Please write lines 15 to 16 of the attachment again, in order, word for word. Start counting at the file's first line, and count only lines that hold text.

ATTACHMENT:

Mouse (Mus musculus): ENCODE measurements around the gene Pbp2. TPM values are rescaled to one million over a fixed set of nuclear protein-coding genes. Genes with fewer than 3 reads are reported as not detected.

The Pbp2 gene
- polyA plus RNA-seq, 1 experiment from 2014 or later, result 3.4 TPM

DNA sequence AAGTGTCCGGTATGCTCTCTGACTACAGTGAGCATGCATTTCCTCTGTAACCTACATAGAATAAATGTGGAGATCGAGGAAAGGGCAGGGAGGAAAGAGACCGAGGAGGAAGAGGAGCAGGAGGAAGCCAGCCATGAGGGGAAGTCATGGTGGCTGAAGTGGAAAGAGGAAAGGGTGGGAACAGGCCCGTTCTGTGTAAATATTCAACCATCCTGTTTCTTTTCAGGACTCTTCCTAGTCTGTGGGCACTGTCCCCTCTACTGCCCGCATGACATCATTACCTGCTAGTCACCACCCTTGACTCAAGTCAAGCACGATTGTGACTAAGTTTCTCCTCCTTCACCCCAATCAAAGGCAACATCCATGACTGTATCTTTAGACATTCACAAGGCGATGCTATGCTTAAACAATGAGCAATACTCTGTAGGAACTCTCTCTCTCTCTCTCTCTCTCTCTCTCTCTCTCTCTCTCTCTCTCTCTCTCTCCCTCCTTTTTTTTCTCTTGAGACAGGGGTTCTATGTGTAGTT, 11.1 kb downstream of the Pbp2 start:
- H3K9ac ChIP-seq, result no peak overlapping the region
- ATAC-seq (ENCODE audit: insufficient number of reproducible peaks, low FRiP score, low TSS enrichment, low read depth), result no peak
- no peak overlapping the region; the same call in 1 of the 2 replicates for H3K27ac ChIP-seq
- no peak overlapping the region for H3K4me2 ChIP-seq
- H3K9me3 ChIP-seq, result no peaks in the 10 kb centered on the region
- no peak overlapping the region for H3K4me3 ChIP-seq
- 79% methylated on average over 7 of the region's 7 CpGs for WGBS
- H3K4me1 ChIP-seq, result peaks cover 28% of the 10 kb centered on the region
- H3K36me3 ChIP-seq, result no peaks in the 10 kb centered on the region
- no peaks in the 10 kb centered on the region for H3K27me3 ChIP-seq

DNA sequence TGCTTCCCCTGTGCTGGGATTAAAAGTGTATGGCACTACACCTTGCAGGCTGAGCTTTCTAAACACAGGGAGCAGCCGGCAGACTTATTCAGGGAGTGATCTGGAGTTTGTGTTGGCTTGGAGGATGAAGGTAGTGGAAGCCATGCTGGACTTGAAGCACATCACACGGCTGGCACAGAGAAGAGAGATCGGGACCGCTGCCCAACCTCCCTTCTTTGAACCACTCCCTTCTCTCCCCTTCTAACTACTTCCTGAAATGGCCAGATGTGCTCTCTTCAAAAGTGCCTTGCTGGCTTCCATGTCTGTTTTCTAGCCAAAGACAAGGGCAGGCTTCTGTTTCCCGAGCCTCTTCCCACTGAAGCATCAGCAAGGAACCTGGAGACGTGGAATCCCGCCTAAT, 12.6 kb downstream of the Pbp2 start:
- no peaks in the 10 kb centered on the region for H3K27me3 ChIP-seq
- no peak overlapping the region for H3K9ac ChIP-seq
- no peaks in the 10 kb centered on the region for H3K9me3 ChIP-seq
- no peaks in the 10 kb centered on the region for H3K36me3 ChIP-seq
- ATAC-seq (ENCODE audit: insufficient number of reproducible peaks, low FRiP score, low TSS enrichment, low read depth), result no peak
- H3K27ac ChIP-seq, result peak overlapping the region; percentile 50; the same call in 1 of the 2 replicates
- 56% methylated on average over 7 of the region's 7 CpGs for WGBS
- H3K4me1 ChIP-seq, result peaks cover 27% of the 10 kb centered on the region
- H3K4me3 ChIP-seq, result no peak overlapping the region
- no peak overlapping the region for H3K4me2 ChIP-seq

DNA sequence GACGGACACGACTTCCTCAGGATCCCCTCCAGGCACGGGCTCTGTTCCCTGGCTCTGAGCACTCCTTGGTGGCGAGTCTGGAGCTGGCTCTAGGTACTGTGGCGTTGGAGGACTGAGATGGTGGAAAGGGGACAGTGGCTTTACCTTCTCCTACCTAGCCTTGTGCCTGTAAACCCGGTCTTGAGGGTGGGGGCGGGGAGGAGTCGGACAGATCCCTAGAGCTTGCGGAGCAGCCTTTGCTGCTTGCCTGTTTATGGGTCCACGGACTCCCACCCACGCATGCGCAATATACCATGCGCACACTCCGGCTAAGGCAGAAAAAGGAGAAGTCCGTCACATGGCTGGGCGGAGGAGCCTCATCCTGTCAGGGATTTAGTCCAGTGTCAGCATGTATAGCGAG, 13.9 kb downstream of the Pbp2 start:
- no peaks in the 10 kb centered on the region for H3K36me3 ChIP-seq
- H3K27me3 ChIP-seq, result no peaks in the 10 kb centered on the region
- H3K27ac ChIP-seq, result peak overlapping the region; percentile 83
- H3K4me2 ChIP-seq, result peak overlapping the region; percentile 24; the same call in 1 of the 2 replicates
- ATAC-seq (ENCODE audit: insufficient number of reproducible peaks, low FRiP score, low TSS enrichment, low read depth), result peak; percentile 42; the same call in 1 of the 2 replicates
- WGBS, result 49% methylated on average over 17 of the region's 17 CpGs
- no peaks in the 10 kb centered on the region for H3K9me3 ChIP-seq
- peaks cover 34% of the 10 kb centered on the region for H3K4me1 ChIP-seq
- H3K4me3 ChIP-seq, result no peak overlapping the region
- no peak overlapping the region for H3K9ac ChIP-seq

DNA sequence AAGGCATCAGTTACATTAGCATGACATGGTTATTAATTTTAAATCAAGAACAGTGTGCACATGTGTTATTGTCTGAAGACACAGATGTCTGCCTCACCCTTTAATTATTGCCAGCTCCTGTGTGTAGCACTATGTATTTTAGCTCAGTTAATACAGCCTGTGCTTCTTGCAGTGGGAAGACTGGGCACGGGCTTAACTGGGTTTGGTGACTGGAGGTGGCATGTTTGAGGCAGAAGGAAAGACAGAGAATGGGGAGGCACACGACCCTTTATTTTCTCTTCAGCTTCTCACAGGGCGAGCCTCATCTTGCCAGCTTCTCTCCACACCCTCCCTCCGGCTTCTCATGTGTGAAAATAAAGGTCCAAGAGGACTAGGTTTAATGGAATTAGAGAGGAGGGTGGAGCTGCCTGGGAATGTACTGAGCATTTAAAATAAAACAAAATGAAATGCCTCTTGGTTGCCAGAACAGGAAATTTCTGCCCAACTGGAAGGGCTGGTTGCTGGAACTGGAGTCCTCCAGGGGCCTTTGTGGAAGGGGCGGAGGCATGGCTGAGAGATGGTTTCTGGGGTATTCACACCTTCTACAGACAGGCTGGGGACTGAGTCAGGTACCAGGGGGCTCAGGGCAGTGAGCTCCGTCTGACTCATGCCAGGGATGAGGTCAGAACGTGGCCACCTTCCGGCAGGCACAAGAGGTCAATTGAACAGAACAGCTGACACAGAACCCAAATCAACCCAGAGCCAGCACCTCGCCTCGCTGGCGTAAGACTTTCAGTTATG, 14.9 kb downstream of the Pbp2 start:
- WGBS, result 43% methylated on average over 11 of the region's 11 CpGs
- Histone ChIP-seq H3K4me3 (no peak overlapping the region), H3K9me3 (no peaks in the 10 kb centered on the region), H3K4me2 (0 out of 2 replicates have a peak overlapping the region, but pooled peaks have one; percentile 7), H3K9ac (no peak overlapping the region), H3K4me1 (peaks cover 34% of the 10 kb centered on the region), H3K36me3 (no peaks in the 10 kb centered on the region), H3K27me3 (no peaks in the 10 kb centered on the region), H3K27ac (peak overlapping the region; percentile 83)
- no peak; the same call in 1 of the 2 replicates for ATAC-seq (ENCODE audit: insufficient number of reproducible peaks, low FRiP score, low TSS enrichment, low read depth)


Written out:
DNA sequence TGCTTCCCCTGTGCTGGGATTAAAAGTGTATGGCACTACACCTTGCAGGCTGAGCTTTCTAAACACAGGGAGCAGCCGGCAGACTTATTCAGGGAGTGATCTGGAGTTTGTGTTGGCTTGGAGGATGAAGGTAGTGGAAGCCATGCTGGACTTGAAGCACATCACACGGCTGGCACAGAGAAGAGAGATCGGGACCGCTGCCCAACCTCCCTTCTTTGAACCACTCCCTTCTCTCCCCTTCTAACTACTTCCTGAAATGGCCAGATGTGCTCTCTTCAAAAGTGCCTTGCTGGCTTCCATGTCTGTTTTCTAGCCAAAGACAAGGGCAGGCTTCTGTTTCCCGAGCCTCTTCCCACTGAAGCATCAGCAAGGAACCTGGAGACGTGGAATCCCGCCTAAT, 12.6 kb downstream of the Pbp2 start:
- no peaks in the 10 kb centered on the region for H3K27me3 ChIP-seq